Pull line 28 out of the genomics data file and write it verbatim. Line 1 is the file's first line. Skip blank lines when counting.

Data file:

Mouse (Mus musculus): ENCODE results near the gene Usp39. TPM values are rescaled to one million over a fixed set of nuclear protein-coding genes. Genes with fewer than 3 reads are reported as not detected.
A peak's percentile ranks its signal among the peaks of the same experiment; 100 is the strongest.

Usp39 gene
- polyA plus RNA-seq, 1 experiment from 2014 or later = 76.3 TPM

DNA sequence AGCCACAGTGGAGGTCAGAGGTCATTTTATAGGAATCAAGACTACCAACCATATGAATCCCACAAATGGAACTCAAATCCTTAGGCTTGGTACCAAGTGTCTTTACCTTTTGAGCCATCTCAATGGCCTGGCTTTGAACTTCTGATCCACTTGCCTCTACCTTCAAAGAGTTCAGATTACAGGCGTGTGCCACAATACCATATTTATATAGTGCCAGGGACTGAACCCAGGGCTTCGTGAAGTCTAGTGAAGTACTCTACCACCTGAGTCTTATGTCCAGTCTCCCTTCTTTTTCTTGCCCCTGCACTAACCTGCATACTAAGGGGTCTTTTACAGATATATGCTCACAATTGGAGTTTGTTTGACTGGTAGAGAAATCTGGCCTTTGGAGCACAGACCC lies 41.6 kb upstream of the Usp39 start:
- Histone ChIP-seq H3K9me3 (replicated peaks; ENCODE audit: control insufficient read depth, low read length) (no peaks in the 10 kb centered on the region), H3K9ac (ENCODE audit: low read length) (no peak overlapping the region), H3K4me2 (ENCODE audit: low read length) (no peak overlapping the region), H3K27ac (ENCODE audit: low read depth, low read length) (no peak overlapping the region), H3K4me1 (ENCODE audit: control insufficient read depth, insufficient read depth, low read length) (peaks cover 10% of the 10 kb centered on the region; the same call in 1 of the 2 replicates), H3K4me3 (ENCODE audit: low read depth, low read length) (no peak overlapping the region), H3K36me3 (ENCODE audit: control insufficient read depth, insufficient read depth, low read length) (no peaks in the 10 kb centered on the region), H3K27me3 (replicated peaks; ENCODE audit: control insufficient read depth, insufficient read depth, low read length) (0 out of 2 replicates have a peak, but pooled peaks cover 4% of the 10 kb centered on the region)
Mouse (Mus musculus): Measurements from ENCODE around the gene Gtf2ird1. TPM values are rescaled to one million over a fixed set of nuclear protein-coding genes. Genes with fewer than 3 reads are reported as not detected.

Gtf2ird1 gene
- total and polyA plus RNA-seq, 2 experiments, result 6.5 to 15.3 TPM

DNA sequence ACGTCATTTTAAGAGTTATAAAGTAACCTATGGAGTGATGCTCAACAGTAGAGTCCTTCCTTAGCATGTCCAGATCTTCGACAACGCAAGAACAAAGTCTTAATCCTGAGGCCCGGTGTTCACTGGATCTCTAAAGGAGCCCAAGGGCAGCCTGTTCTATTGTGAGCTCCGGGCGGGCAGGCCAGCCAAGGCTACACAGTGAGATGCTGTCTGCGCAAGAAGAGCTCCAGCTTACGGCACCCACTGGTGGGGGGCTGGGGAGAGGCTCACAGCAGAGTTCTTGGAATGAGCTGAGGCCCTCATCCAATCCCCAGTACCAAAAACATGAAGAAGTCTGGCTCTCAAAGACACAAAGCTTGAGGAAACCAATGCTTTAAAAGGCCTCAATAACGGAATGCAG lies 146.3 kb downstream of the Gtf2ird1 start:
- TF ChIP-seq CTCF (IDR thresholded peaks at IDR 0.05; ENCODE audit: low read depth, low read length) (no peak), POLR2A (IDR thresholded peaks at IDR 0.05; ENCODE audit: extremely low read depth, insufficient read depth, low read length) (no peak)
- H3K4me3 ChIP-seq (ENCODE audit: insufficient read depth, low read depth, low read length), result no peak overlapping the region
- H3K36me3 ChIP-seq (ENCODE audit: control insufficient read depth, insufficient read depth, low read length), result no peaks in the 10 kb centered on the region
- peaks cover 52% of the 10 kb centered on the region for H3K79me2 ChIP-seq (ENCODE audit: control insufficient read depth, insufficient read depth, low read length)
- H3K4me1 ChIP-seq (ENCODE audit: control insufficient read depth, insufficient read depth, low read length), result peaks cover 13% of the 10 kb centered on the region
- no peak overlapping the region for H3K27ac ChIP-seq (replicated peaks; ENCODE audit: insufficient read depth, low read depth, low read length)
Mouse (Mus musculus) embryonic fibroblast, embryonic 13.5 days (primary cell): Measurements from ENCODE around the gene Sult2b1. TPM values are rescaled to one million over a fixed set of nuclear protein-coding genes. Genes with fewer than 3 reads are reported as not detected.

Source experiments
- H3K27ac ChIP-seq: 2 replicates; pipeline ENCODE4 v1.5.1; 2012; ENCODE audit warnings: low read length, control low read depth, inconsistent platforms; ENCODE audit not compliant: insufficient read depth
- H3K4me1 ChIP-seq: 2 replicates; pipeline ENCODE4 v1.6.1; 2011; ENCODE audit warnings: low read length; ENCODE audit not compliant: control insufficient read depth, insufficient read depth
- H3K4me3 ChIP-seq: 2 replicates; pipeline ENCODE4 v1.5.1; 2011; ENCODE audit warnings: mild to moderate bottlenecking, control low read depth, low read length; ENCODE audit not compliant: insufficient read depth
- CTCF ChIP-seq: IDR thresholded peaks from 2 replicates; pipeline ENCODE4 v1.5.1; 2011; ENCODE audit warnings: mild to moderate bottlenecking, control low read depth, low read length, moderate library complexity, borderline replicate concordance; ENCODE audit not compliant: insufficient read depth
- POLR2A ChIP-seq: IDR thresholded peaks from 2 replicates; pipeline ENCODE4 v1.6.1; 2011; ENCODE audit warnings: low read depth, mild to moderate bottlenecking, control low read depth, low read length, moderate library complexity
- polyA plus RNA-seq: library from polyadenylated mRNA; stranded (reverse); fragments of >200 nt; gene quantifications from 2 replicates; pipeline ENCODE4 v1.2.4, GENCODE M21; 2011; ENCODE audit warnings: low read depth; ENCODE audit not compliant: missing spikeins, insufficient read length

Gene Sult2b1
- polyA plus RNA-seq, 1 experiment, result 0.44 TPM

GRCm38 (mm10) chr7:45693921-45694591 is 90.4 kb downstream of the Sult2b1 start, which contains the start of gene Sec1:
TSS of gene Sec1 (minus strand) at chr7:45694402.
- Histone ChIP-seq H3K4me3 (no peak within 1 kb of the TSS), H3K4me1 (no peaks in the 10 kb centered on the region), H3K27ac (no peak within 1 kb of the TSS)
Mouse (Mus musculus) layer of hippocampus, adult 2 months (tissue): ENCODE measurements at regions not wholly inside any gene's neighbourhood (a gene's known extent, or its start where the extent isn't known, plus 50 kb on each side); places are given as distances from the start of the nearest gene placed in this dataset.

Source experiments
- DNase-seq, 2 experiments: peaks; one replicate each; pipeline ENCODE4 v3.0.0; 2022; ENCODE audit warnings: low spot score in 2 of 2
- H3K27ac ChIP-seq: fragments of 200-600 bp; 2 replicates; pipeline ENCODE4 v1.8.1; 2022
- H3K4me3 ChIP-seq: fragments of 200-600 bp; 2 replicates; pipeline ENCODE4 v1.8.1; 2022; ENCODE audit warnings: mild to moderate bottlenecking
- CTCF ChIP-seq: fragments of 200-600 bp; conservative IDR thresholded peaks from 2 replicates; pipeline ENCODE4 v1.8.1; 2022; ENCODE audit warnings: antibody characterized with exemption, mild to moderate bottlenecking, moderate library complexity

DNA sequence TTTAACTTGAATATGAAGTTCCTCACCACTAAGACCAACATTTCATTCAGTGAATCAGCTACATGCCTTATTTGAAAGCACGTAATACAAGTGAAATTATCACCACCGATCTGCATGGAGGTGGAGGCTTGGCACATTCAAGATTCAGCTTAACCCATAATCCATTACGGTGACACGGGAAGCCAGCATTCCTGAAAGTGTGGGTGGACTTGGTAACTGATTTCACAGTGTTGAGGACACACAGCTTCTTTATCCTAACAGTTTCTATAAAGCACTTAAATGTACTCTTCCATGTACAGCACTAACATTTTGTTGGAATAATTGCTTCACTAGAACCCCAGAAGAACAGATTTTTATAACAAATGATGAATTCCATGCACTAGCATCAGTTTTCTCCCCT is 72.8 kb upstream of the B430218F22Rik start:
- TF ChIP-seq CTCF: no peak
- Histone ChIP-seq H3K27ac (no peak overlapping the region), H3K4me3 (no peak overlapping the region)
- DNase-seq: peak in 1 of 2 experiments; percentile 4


TSS of gene Sec1 (minus strand) at chr7:45694402.